Republican presidential candidate Donald Trump, who has recently begun claiming that the upcoming general election is rigged, hinted Wednesday that he might not accept the results when they roll in the night of Nov. 8.

As the debate wound down, moderator Chris Wallace asked Trump to commit to accepting the outcome of the election. The GOP nominee's running mate, Mike Pence, and daughter, Ivanka Trump, have both told reporters this week that he will take the results at face value.

But Trump suggested differently on Wednesday. "I will look at it [the outcome] at the time. I'm not looking at anything now," he said. When Wallace pressed him, Trump repeated himself. "What I'm saying now is I will tell you at the time. I will keep you in suspense, OK?" he added.

Democrat Hillary Clinton called Trump's answer "horrifying." "You know, every time Donald thinks things are not going in his direction, he claims whatever it is is rigged against him," she said.

Clinton then mentioned the race for the Emmy Awards, which Trump has repeatedly complained are unfair because his show "The Apprentice" has not won. "There was even a time when he didn't get an Emmy for his TV program three years in a row and he started tweeting that the Emmys were rigged," she said.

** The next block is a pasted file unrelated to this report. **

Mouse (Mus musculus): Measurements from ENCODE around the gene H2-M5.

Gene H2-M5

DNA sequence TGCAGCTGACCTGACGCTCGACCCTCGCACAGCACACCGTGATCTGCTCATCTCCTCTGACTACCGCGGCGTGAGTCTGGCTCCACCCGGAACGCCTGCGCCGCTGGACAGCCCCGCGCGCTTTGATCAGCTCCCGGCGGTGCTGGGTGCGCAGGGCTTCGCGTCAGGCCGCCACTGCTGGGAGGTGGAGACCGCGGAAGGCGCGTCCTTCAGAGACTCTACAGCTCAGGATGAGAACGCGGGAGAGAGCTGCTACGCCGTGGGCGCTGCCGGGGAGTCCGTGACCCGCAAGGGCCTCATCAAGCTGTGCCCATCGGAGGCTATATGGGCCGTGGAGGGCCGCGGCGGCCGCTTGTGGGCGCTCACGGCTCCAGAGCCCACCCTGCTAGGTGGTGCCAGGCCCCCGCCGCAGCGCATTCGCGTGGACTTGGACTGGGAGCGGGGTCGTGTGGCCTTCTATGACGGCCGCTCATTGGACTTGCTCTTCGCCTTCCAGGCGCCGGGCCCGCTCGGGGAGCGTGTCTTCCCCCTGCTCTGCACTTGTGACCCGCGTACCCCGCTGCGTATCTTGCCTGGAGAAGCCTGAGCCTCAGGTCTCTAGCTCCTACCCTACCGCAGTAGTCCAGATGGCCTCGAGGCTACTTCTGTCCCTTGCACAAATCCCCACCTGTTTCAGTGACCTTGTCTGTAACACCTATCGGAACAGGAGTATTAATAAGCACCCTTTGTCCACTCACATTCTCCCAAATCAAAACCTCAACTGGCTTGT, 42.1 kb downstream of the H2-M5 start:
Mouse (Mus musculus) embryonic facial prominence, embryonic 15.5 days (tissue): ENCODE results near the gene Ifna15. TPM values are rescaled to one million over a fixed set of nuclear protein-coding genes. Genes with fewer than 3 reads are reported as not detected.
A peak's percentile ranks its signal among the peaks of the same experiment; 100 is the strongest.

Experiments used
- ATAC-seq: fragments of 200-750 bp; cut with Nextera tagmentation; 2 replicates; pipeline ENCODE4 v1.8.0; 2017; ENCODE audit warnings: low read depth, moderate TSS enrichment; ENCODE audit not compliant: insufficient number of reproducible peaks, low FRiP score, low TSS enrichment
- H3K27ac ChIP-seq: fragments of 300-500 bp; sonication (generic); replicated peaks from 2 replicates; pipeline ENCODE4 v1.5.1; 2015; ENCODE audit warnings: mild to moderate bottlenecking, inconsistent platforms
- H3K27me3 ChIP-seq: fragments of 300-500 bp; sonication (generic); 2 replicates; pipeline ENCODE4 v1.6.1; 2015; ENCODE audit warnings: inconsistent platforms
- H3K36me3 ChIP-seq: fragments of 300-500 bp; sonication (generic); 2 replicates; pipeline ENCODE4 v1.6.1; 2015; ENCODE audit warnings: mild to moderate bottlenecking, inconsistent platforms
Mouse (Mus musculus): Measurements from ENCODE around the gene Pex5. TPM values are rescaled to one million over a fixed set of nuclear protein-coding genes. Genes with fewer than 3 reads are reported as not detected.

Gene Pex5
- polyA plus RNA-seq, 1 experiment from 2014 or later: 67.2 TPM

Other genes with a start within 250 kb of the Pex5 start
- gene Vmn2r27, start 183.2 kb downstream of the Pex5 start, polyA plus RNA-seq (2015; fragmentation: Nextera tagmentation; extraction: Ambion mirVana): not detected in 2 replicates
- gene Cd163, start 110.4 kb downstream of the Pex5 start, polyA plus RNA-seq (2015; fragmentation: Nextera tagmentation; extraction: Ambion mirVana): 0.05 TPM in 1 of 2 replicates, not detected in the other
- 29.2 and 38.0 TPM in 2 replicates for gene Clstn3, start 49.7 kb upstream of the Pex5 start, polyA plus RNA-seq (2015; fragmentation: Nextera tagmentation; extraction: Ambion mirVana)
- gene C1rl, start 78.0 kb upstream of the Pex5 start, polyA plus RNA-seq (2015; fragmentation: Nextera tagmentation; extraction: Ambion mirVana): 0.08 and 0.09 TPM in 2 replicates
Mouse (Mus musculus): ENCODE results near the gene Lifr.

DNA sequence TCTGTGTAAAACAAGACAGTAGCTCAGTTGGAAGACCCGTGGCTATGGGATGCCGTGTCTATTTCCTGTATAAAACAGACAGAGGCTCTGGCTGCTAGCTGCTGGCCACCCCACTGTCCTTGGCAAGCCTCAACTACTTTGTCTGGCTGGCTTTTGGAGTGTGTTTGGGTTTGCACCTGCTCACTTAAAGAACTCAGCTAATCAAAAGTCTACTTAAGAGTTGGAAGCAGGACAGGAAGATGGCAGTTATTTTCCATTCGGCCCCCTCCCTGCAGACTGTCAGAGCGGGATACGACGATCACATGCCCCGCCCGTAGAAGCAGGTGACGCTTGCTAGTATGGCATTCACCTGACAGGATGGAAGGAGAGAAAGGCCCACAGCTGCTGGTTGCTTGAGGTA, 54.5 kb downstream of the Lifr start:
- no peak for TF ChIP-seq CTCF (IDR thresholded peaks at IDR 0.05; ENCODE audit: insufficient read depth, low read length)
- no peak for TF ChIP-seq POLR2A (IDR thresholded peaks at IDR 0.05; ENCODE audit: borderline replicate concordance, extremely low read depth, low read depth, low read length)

Trump interrupted Clinton with the line: "Should have gotten it." 

Trump campaign manager Kellyanne Conway told CNN after the debate that he would, in fact, accept the election results — "because he's going to win."

The two candidates prepared for the final presidential debate Wednesday at the University of Nevada in Las Vegas in different ways — Trump, by meeting with supporters on the campaign trail; Clinton, by undergoing nearly a week of intense rehearsals.

The two were close in national polls just 19 days out from the election. Clinton was polling at an average of 48.6 percent to Trump's 42.1 percent, according to RealClear Politics.

"In the past three presidential elections, whoever was winning the polls three weeks out ended up winning the election," analyst Terry Madonna told "Debates do more to solidify existing support than win new voters."

The Commission on Presidential Debates did not invite Libertarian candidate Gary Johnson or Green Party nominee Jill Stein due to their low poll numbers, but neither politician was taking the night off. Stein announced her plans to simulcast her responses to the debate questions on a Facebook live stream. Johnson was live-tweeting the debate and planned to appear on "Jimmy Kimmel Live!" afterward.

When respondents nationwide are polled about all four candidates, Clinton comes in first with 45.3 percent support, Trump is second with 39.1 percent, Johnson follows with 6.5 percent and Stein trails with 2.5 percent.